Lent: An Act of Love
By |   February 4, 2013 |   in Lent |   5 Comments

To be completely honest, I have not always loved the concept of Lent.

There was not an emphasis on Lent in my home or in my church. So, I usually used my peers as a barometer for the season. In out-spoken resolve they would declare what they chose to fast from; chocolate, sugar in general (highly brave), or television. Like a New Year’s Resolution, the days would unfold and each one would let go of their fast well before Easter arrived.

Self-discipline does not discover us naturally. Giving up luxuries is uncomfortable. Focusing on reflection finds near impossibility in our fast moving culture.

I longed for a period of focused contemplation over the Lenten season, but I never could grasp a way to accomplish this. I like some ice cream and junior mints. I think God does not mind, because I am kinder to be around when I am not withholding these things from myself. Giving things up has always moved me into a counterproductive state of being. Instead of focusing on God, I focus on how much I need a bowl of ice cream.

I wondered if perhaps I was not as disciplined as other Christians. Maybe if I truly loved God I could say goodbye to junior mints for the length of Lent. Each year of my life I have wrestled with this. I toy with ideas of things to give up, but usually shelf them a few weeks into Lent. What pressed upon my heart was a sweet whisper: you can’t do things just for the sake of doing them, because you think everyone else is, or you will be less of a Christian for not. 

Next Level

 

Sometimes as you pass through years of living, you grow more comfortable in who you are. Maybe I would never do well at the fasting aspect of Lent, but was there something I could do?

My one word focus for the year: kneel.

Just like that, after years of searching my Lenten answer arrived. I will rise up each morning fifteen minutes early to kneel in prayer, a set-aside time for reflection, additional to any other moments. Those minutes will be in stillness, quiet, listening. I will give up my own need to talk, worry, and obsess to God, to just be with him.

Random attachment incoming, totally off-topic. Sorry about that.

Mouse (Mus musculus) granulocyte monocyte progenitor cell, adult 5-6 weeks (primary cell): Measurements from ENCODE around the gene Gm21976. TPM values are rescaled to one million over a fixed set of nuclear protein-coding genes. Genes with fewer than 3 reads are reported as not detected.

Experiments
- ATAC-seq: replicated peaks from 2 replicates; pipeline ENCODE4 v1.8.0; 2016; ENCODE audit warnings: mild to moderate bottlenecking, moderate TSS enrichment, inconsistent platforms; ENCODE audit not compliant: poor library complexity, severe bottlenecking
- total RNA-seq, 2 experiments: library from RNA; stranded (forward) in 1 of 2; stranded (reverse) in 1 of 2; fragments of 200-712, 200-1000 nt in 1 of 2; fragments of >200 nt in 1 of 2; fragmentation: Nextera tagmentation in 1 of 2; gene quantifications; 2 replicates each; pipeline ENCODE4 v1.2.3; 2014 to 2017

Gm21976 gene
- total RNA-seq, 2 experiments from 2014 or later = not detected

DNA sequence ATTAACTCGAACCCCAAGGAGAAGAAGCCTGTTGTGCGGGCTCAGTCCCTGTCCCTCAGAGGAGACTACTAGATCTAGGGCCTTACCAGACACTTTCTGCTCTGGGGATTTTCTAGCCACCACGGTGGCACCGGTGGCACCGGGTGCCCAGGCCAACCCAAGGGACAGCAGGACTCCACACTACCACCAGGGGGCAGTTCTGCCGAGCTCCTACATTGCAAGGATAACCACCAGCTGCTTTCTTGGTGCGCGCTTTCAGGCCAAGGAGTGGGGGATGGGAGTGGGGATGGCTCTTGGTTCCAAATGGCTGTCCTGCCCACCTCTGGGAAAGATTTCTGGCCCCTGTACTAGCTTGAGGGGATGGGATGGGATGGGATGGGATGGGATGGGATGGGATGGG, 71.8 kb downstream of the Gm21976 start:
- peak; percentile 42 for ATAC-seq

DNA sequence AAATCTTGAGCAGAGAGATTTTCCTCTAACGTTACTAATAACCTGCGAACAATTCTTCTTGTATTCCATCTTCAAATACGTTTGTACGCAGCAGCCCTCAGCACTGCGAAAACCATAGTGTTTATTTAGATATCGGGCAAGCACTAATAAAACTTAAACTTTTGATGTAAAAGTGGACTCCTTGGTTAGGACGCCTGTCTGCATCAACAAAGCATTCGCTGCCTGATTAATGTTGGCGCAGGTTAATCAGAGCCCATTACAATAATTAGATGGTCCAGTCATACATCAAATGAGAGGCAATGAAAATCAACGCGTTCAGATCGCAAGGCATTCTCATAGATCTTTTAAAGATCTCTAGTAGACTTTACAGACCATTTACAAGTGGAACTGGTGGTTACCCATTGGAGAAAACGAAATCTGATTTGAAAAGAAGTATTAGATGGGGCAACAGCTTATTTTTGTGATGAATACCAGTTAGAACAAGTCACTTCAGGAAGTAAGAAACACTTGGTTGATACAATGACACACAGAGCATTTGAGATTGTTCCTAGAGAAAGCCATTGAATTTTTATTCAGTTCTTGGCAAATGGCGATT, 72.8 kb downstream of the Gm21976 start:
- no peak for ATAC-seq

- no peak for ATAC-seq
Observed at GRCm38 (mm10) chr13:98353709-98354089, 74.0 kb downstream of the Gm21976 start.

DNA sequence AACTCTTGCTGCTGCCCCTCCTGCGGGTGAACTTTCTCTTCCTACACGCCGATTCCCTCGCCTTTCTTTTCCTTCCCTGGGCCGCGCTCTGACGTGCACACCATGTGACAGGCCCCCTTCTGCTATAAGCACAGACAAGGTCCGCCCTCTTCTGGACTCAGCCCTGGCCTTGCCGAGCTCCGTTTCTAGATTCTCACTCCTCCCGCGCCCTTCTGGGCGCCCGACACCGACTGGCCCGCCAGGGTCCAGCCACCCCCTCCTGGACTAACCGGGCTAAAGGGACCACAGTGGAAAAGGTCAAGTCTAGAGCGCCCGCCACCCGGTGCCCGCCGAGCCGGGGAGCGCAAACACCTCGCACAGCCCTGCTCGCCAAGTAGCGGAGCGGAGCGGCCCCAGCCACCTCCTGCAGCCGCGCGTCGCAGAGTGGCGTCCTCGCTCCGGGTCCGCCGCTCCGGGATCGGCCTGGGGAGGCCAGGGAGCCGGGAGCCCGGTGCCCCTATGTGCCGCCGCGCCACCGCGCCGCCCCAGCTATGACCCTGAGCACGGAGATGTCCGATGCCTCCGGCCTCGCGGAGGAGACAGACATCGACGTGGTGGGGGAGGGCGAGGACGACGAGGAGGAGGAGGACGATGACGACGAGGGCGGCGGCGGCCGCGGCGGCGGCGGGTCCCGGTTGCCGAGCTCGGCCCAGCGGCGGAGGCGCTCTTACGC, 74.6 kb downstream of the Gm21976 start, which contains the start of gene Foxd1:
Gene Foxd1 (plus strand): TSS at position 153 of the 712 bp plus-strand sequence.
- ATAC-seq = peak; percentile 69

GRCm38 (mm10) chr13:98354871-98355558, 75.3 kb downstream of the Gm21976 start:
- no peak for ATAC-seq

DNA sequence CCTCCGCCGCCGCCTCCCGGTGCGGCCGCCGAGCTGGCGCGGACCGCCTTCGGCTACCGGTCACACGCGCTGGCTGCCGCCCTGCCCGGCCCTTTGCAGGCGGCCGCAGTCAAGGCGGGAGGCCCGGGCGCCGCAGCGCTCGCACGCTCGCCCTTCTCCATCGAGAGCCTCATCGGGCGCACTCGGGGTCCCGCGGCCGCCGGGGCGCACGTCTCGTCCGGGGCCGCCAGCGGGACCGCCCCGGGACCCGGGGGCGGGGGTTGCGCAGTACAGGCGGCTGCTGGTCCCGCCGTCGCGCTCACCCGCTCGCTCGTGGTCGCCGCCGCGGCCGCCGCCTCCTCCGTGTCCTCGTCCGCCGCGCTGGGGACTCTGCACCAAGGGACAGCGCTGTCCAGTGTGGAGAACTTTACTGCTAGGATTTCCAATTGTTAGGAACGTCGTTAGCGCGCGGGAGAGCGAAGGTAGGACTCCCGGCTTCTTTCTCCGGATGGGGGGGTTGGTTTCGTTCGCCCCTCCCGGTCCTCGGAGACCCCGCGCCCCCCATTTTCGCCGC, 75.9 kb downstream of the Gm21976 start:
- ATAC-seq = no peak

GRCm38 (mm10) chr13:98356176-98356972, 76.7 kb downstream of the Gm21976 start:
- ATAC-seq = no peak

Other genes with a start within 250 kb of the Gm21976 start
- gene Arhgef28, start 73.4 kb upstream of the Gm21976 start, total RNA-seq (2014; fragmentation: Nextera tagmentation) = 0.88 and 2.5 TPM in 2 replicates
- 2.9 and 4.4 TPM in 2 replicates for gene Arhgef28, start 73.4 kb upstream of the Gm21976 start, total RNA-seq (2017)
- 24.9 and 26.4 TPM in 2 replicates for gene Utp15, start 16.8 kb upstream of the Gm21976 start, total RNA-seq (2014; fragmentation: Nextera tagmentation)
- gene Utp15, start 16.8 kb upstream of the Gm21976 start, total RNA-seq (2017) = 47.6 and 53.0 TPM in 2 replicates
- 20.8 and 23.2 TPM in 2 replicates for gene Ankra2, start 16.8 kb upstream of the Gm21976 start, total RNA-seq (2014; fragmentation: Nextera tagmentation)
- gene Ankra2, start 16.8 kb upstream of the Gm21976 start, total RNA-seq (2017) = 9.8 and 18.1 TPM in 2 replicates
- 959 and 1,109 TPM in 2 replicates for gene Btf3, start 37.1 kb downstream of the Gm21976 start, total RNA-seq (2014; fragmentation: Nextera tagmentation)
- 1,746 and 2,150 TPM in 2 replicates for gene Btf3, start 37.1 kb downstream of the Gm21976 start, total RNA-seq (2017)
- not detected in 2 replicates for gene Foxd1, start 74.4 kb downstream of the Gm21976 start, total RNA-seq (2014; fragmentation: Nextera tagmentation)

God gave me new life through Jesus Christ, and I long to give him something back in return. For me, that is Lent: to offer God an act of love in thanksgiving. My heart offered back to him in a quiet moment, just he and I. That is the most heartfelt gift I can give.

God cares that we think about him and that we love him. Whatever act of love you chose for Lent, let it be your love letter to the God who saves.

 

Join the Conversation

What challenges do you feel when practicing Lent? Have you ever struggled with ‘giving something up’?

What ways has God revealed himself to you during the Lenten season?

 

 

 

Lisa Van Engen:
 Lisa Van Engen is a freelance writer from Holland, Michigan, who blogs daily at aboutproximity.com. She combines her background in social work and ministry with her love of writing to help people place themselves in the proximity of renewal. She is a member of the Global Team of 200 and the Exodus Road Blogging Team. Lisa is married to Kris, a congregational social justice mobilizer with World Renew. They and their kids Ellie and Josiah love to laugh, take adventure hikes, and go to Lake Michigan.
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  • rpsdiane

    Thanks for your post! Growing up in an Anglican church I certainly knew when Lent was, but never gave anything up. (My mum now has tea without sugar though because she once gave up sugar for Lent.) For me, lent is a time to remind myself of the cross. I don’t usually give anything up but this year I will focus on my relationship with God: listening to him in his word, talking to him in prayer.

  • http://aboutproximity.com Lisa

    I love that. Lent can be a time of focus in the midst of a busy life. I think God is honored by that.

  • http://amybosma.wordpress.com/ Amy Bosma

    I have long had guilt about not “doing” lent. I loved this fresh and freeing perspective! thank you! I struggle as well with giving up food (especially sweets) because this causes me to focus on them even more. Which sort of defeats the point of Lent, in my opinion :) My mom told me once “If you focus on the ditch when you’re driving, you’ll go into the ditch.” Meaning, Christ is our destination – focus on him and we’ll be heading in the right direction. Focus on other things (like what we do wrong, or any thing else) and we’ll head in that direction and be in “the ditch”!

  • http://aboutproximity.com Lisa

    I love that!Focus, focus, focus on Him :) Not the ditch…

  • http://www.innerwoven.me Robert Rife

    “Just like that, after years of searching my Lenten answer arrived. I will rise up each morning fifteen minutes early to kneel in prayer, a set-aside time for reflection, additional to any other moments. Those minutes will be in stillness, quiet, listening. I will give up my own need to talk, worry, and obsess to God, to just be with him.”

    Yes! Those of us who have followed this particular time of the Church calendar are becoming increasingly aware of the dangers as much as blessings of Lenten disciplines. It can almost be “hip” to give something up during Lent. The more Gospel way however, as you have indicated, is to lean into something transforming which is, of course, the desired end product anyway. Although self-denial is a biblical idea, doing so without recognition of the WHY coupled with the beauty of doing so in pursuit of virtue and character, leads only to the chains of legalism.

    Well said…R